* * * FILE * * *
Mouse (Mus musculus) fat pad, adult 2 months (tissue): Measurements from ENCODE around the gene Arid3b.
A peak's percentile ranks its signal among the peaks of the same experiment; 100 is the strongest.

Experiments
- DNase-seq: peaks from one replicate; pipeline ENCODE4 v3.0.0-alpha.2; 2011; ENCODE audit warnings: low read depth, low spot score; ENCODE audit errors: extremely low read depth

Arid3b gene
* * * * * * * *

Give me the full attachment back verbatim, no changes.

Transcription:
Mouse (Mus musculus) fat pad, adult 2 months (tissue): Measurements from ENCODE around the gene Arid3b.
A peak's percentile ranks its signal among the peaks of the same experiment; 100 is the strongest.

Experiments
- DNase-seq: peaks from one replicate; pipeline ENCODE4 v3.0.0-alpha.2; 2011; ENCODE audit warnings: low read depth, low spot score; ENCODE audit errors: extremely low read depth

Arid3b gene